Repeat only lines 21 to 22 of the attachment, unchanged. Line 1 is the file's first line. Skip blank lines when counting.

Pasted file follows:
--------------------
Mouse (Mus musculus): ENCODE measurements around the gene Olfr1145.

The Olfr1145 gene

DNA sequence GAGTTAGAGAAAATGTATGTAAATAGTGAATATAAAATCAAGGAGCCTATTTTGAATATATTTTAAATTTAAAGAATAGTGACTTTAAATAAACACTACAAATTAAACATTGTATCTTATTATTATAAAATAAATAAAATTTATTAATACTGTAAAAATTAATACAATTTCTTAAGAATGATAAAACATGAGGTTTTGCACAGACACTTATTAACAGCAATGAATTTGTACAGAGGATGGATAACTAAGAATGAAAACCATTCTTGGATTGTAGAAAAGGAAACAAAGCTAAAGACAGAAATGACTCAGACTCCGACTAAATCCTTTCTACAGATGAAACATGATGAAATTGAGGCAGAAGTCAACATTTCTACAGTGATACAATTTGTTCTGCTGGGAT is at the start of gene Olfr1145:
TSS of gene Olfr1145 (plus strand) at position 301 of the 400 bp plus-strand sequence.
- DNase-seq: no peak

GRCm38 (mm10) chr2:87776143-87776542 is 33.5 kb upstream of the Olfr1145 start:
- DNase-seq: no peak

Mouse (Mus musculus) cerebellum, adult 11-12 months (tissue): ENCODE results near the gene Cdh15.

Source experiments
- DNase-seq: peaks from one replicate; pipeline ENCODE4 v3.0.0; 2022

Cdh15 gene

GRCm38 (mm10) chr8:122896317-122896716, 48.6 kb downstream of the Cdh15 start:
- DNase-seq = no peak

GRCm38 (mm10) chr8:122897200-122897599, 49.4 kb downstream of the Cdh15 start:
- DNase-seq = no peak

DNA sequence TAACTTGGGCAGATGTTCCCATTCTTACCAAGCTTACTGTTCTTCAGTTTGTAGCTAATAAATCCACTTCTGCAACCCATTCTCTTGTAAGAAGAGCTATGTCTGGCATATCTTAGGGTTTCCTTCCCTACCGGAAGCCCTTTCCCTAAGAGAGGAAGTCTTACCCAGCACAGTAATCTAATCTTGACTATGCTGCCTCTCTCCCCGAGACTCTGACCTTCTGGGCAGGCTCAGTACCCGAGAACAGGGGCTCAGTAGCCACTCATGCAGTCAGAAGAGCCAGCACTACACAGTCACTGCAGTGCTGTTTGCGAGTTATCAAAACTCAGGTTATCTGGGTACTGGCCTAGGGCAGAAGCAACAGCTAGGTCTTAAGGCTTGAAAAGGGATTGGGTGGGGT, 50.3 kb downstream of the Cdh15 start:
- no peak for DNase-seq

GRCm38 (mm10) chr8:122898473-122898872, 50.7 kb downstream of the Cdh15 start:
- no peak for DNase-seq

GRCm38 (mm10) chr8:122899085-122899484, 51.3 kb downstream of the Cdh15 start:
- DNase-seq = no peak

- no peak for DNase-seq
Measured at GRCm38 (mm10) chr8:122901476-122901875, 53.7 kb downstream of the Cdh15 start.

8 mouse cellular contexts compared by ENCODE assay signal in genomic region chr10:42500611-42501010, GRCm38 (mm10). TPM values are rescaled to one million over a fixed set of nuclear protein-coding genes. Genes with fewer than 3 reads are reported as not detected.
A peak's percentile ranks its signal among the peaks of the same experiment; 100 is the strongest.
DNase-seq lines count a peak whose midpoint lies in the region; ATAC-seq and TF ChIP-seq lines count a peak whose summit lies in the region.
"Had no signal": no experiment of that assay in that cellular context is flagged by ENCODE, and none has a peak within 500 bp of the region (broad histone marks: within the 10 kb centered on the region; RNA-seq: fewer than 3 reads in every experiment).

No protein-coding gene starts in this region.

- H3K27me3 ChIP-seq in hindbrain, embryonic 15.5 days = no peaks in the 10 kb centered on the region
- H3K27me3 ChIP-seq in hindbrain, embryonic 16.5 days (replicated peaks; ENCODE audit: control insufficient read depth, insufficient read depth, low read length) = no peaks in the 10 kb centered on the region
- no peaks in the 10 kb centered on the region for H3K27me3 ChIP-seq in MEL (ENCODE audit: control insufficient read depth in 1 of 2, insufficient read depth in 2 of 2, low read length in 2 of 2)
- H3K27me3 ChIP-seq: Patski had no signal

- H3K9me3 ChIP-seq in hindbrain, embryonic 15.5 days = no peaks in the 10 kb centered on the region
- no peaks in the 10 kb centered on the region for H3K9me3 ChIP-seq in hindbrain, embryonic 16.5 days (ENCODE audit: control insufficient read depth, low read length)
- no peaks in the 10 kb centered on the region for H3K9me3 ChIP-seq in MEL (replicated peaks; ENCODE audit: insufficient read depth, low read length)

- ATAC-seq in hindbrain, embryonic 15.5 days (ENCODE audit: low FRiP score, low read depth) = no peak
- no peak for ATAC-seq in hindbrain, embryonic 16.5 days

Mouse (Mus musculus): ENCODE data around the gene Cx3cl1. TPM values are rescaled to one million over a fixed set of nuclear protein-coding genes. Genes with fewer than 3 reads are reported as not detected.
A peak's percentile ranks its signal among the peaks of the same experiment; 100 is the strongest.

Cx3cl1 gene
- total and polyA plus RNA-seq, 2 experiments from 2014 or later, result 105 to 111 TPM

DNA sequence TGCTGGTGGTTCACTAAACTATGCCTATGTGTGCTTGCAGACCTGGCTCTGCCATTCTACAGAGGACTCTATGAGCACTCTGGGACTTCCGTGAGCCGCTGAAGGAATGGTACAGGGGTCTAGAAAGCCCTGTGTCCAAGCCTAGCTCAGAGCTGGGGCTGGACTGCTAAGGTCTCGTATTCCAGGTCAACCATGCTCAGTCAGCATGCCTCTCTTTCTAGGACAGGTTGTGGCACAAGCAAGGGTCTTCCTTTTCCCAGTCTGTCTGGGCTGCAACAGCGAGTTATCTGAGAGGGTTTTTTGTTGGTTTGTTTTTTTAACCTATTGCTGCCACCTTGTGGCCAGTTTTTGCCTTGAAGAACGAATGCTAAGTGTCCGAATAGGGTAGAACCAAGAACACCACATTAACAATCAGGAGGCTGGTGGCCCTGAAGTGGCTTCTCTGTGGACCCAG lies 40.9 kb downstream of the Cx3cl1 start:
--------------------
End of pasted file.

- DNase-seq = no peak

- no peak for DNase-seq